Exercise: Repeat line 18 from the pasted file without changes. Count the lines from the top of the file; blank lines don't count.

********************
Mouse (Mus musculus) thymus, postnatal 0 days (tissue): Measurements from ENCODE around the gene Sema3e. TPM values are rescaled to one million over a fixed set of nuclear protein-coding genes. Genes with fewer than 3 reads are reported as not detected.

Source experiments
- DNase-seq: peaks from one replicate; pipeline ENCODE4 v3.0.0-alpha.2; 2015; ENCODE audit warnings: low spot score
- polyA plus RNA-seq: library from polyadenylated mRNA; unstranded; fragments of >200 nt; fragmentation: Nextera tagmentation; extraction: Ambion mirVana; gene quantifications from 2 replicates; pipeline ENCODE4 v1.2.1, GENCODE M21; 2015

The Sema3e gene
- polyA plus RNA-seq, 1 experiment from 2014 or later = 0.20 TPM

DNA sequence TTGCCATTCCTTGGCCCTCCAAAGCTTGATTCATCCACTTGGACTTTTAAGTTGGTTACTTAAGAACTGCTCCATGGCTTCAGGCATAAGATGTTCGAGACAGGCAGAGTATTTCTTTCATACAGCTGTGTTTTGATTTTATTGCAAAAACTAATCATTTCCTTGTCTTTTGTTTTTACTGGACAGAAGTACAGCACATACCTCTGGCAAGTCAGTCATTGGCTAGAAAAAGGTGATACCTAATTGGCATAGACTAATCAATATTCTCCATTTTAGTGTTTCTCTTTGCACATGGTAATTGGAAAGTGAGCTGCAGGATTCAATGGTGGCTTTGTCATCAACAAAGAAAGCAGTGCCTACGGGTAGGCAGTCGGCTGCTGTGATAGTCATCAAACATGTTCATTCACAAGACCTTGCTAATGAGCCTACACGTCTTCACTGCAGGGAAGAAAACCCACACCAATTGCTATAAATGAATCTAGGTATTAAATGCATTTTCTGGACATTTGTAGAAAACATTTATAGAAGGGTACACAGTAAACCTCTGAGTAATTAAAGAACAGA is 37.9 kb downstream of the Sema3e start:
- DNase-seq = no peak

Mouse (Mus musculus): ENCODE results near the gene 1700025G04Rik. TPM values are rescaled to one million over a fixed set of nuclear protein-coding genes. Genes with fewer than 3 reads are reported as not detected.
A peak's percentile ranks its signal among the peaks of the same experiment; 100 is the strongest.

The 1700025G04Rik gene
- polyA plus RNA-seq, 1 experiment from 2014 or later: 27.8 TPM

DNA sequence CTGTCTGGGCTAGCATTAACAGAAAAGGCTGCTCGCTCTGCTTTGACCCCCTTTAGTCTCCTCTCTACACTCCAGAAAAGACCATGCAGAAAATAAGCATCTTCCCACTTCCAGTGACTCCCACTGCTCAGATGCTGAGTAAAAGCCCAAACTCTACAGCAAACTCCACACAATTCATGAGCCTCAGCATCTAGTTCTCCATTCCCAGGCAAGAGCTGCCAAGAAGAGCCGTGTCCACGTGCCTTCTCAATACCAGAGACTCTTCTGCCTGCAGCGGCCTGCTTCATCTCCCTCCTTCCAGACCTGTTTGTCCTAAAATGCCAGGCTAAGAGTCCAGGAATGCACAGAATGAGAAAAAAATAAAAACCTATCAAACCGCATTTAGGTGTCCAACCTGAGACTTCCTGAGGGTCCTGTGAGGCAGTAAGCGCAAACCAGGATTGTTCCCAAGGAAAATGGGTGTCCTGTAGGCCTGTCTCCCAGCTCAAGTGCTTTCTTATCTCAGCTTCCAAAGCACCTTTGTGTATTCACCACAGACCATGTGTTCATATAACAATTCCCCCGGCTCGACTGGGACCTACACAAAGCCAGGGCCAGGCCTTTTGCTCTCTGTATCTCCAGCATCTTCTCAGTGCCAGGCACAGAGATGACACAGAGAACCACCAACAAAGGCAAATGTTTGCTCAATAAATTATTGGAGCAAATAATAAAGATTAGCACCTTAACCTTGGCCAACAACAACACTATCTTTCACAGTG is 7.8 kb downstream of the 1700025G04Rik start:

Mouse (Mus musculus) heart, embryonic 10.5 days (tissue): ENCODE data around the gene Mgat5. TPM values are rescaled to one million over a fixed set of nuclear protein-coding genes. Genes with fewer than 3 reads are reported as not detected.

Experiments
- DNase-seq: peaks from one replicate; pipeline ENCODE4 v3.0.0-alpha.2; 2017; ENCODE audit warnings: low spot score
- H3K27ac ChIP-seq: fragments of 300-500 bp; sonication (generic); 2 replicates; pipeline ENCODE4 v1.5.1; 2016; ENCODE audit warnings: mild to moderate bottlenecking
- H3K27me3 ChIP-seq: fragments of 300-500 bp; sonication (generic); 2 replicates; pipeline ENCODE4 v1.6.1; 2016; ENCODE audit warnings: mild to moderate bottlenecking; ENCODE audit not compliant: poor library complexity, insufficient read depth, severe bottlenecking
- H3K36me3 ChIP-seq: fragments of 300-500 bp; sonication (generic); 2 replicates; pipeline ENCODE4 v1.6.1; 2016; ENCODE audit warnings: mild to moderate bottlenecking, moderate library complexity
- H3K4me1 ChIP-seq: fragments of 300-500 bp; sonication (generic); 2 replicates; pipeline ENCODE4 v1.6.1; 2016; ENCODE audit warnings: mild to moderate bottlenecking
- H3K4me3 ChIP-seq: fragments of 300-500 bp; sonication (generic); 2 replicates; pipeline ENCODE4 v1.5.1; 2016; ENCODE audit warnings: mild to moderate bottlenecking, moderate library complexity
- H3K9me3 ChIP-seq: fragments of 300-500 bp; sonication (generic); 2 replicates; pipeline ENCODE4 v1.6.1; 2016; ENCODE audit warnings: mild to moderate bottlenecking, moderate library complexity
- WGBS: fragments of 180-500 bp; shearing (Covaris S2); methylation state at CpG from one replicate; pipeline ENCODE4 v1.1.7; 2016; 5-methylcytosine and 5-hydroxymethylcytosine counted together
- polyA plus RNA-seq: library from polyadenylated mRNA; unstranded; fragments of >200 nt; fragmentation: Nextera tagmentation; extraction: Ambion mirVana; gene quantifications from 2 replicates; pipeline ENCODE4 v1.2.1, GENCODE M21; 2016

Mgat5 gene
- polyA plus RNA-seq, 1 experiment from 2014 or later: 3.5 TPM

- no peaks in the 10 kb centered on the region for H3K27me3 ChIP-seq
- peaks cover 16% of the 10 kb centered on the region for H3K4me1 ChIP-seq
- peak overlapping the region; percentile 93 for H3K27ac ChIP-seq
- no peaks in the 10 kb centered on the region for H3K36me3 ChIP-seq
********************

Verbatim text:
- H3K27me3 ChIP-seq: fragments of 300-500 bp; sonication (generic); 2 replicates; pipeline ENCODE4 v1.6.1; 2016; ENCODE audit warnings: mild to moderate bottlenecking; ENCODE audit not compliant: poor library complexity, insufficient read depth, severe bottlenecking